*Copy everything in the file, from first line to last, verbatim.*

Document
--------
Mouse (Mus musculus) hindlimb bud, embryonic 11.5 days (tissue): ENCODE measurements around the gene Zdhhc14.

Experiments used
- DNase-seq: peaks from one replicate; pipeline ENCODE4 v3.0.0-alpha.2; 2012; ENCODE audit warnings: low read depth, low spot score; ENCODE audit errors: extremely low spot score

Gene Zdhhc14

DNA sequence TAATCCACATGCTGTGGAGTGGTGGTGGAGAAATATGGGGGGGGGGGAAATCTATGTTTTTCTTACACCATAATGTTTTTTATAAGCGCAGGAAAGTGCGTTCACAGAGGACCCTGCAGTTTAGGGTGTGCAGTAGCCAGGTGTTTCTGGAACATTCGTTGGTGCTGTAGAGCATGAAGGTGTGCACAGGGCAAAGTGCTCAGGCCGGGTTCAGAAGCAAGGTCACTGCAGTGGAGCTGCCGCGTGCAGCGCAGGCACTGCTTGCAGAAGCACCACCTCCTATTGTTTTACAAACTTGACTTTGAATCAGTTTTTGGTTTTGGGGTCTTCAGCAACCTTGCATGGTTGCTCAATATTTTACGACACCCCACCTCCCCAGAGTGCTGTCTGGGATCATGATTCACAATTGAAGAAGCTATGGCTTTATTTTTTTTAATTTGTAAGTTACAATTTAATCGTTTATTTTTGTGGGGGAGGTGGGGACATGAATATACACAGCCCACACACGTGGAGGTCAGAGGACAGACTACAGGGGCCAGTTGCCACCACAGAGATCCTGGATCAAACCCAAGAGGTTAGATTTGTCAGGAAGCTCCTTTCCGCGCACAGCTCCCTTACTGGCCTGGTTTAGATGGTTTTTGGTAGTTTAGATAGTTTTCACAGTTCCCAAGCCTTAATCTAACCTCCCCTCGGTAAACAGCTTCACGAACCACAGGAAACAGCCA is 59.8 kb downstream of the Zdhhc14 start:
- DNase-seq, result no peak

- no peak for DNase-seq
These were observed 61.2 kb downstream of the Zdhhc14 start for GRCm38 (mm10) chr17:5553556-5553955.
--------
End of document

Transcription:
Mouse (Mus musculus) hindlimb bud, embryonic 11.5 days (tissue): ENCODE measurements around the gene Zdhhc14.

Experiments used
- DNase-seq: peaks from one replicate; pipeline ENCODE4 v3.0.0-alpha.2; 2012; ENCODE audit warnings: low read depth, low spot score; ENCODE audit errors: extremely low spot score

Gene Zdhhc14

DNA sequence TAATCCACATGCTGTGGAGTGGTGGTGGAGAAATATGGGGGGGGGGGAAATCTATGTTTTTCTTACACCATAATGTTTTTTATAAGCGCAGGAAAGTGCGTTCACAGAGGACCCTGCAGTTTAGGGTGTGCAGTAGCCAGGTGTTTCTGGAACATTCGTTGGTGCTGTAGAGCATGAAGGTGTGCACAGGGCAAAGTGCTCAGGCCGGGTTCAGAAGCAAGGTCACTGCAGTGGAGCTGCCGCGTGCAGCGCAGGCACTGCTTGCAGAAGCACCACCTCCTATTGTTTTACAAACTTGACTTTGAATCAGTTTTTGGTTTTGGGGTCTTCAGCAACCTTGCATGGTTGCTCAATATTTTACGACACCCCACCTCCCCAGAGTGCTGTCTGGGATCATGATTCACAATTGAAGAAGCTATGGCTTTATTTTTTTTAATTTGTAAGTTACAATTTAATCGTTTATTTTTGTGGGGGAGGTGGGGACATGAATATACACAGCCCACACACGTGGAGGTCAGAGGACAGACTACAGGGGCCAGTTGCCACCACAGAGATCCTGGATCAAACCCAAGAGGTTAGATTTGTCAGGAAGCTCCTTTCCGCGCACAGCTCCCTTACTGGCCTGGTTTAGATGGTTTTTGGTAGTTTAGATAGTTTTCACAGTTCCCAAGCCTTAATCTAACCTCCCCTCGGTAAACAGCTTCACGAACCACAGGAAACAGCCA is 59.8 kb downstream of the Zdhhc14 start:
- DNase-seq, result no peak

- no peak for DNase-seq
These were observed 61.2 kb downstream of the Zdhhc14 start for GRCm38 (mm10) chr17:5553556-5553955.